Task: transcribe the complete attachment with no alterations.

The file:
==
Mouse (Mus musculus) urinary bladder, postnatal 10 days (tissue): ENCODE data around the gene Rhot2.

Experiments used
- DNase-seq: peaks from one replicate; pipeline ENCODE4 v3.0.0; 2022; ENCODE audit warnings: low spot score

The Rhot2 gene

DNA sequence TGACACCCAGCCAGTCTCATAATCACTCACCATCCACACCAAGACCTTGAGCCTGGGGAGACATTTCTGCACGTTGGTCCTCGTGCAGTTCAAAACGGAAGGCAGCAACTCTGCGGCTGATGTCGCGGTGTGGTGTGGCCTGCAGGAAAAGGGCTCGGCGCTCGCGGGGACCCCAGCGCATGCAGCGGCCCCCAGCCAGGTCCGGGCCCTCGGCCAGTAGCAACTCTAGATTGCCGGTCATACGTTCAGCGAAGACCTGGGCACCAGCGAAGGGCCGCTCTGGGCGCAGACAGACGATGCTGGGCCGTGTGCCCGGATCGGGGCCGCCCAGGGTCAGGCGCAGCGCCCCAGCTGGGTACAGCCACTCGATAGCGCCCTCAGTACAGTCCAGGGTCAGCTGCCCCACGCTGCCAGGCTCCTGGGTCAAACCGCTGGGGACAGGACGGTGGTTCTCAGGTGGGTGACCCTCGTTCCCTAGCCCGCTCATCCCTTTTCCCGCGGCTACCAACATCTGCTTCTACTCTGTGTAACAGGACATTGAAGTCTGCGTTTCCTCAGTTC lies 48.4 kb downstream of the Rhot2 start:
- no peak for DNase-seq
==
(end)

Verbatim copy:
Mouse (Mus musculus) urinary bladder, postnatal 10 days (tissue): ENCODE data around the gene Rhot2.

Experiments used
- DNase-seq: peaks from one replicate; pipeline ENCODE4 v3.0.0; 2022; ENCODE audit warnings: low spot score

The Rhot2 gene

DNA sequence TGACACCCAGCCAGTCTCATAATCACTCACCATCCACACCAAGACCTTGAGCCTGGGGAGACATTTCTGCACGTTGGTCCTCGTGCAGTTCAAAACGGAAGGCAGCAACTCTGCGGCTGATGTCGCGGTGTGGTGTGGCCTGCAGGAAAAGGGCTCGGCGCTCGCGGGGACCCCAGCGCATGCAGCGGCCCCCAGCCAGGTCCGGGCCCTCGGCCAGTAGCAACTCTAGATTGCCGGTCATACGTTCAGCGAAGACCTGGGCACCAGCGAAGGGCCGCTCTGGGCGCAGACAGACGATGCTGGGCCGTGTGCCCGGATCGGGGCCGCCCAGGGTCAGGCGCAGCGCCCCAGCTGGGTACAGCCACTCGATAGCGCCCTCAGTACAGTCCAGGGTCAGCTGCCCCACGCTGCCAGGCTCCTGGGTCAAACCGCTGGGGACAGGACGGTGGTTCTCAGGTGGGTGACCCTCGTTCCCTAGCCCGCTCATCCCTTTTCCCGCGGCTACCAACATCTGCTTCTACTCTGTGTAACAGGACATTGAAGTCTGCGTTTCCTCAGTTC lies 48.4 kb downstream of the Rhot2 start:
- no peak for DNase-seq